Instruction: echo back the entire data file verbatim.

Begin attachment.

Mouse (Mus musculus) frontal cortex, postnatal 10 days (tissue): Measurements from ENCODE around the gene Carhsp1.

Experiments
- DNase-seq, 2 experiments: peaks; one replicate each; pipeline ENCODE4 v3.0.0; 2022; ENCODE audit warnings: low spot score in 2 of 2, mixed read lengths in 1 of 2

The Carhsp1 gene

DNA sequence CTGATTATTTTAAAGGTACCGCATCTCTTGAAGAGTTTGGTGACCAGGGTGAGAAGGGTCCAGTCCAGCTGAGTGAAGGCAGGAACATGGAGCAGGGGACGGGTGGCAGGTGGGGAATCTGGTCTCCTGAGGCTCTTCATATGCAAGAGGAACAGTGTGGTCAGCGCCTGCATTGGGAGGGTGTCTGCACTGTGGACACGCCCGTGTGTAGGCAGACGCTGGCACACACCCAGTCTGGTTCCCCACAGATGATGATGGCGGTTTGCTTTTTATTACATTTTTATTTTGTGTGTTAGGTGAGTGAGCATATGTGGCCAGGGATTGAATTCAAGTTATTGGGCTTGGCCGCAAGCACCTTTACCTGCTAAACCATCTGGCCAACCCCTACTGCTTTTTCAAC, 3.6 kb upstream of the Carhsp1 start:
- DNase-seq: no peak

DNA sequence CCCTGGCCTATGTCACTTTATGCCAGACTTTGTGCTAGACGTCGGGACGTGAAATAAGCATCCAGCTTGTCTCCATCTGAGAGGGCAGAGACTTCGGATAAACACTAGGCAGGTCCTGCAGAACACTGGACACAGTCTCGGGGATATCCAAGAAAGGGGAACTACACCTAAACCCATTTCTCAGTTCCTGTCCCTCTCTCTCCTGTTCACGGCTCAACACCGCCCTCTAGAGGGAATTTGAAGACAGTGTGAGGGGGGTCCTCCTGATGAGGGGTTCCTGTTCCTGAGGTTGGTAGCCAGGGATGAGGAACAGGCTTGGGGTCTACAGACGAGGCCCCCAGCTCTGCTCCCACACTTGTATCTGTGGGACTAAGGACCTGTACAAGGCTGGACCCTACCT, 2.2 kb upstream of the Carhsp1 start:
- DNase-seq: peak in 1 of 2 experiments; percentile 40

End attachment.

Mouse (Mus musculus) frontal cortex, postnatal 10 days (tissue): Measurements from ENCODE around the gene Carhsp1.

Experiments
- DNase-seq, 2 experiments: peaks; one replicate each; pipeline ENCODE4 v3.0.0; 2022; ENCODE audit warnings: low spot score in 2 of 2, mixed read lengths in 1 of 2

The Carhsp1 gene

DNA sequence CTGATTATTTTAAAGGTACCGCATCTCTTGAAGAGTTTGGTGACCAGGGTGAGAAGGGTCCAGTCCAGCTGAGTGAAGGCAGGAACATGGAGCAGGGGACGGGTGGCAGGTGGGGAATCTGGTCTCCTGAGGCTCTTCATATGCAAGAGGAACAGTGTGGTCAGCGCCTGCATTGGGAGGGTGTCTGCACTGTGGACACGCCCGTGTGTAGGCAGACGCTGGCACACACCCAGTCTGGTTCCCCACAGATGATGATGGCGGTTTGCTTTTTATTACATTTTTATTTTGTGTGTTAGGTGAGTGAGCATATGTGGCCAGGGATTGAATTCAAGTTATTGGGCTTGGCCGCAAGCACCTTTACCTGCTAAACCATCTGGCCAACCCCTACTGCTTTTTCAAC, 3.6 kb upstream of the Carhsp1 start:
- DNase-seq: no peak

DNA sequence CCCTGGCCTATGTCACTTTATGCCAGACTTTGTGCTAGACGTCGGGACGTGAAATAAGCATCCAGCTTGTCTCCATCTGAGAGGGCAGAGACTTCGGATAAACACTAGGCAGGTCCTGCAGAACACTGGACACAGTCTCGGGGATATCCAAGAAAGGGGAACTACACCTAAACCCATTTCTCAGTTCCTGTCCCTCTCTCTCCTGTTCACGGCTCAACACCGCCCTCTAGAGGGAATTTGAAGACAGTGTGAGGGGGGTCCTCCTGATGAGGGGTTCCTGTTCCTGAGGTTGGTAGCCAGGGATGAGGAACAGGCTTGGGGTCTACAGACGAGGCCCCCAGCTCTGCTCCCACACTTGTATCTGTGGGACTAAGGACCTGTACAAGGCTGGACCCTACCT, 2.2 kb upstream of the Carhsp1 start:
- DNase-seq: peak in 1 of 2 experiments; percentile 40